Is There a Certain Type of Honey You Should Be Buying?

We’ve all heard that honey has some amazing health benefits. It’s like liquid gold for the body. But what if the honey you’ve been buying actually isn’t good for you at all? Turns out, only a certain type of honey contains all of these amazing health benefits. And that’s raw honey.

What is Raw Honey? And What it’s Not…

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Essentially, raw honey is exactly what the beekeepers take out of their beehives: a viscous substance that bees generate from the concentrated nectar of plants. This honey is collected, put into bottles, and sold as is.

So what exactly is this other “honey?” Well, it is still the substance collected from beehives. However, this substance is not simply bottled and sold. Rather, it is put through an extensive process, called pasteurization. This is essentially heating the honey to about 160º F.

There are a few main reasons why this heating is done. One of them is to kill any latent yeast cells present from the nectar, preventing fermentation, which is generally not a concern when considering such a low-moisture product. The main reasons that honey is pasteurized are to ease the bottling process, to make the color more uniform, and to prevent crystallization, in the hopes that it will appear more appealing to potential customers. However, through this process, all of the vitamins, minerals, and antioxidants naturally present in the honey are destroyed. A huge part of this is removing the bee pollen, which provides many of honey’s medicinal properties.

Health Benefits of Raw Honey

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Honey has an unbelievable amount of health benefits. It’s amazing that this sticky substance is naturally occurring and so easily accessible! Honey contains antioxidants called phenolic compounds. These powerful mixtures help eliminate free radicals in the body, which can slow aging and prevent disease.

Honey also contains phytonutrients, which have antioxidant properties as well. These nutrients help to keep plants safe from harm, and in turn, do the same for us when we ingest them.

Honey has also been shown to have antibacterial properties, naturally containing hydrogen peroxide, which is an antiseptic. This helps prevent unwanted bacteria that enters our bodies from spreading and reproducing. It can also benefit our bodies externally, and has been known to treat open wounds.

One of the most incredible ways that I think honey can benefit us is by soothing our throats. Honey naturally contains a compound called dextromethorphan, which is a common ingredient in various cough suppressant medications.

Lastly, honey may also help reduce pollen allergies and aid with digestion.

Important Note: If you haven’t already noticed from the numerous warnings on every honey bottle in existence, it’s very important to never give unpasteurized honey to children under 1 years old. This is because a harmful bacteria called botulism could be present, and children at such a young age do not yet have the proper immunity to ward off infection.

What to Look For When Buying Honey

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Once you become aware of the two different kinds of honey, pasteurized vs. raw, it’s easy to find the right one when you’re shopping. There are a few specific things you should look for when rolling down the grocery store aisle or strolling through the farmers’ market. Firstly, and most importantly, look for honey that is labeled raw or unpasteurized. This ensures that the honey you are buying still has all of the incredible health benefits that I listed above. Another things that I like to look for when buying honey is a local beekeeper. Buying from a small, local beehive makes it more likely that the honey is completely unpasteurized and uncontaminated. Lastly, if you are very particular about where you shop, you may be able to find honey that is completely unfiltered. This means that the honey still contains larger pieces of pollen, as opposed to just smaller specs found in other raw honey, further enhancing the health benefits.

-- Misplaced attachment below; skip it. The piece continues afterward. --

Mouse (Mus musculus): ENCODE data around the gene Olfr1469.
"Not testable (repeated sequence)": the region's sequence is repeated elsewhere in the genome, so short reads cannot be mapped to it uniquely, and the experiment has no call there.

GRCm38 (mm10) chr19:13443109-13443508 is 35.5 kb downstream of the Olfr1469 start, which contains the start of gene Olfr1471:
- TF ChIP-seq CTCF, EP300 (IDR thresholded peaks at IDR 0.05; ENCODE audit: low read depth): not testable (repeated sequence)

How To Use Honey

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If you’re reading through this and thinking “How the heck should I be using honey anyway?” then I have some suggestions for you! There are tons of ways to incorporate honey into your diet. (It’s just important to keep in mind that honey, though nutrient-dense, is still very high in natural sugars. Considering this, honey, like everything else, should be used in moderation.) A few of the ways that I like to eat honey are by adding it to tea or coffee, mixing it in with yogurt, or topping a smoothie bowl. You can also drizzle it on pretty much any food to add some sweetness. The possibilities are endless.

I want to note that honey’s natural enzymes and nutrients start degrading around 98º F. So if you are putting it in tea, coffee, or hot foods, this will likely degrade the raw honey and essentially start pasteurizing it, making it no longer raw. This is something that is widely overlooked when using raw honey.

So there you have it! Now you know which honey you should be picking up on your next trip to the grocery store or farmers’ market. What’s your favorite place to buy honey? What are your favorite recipes that involve honey? Leave me a comment and let me know!

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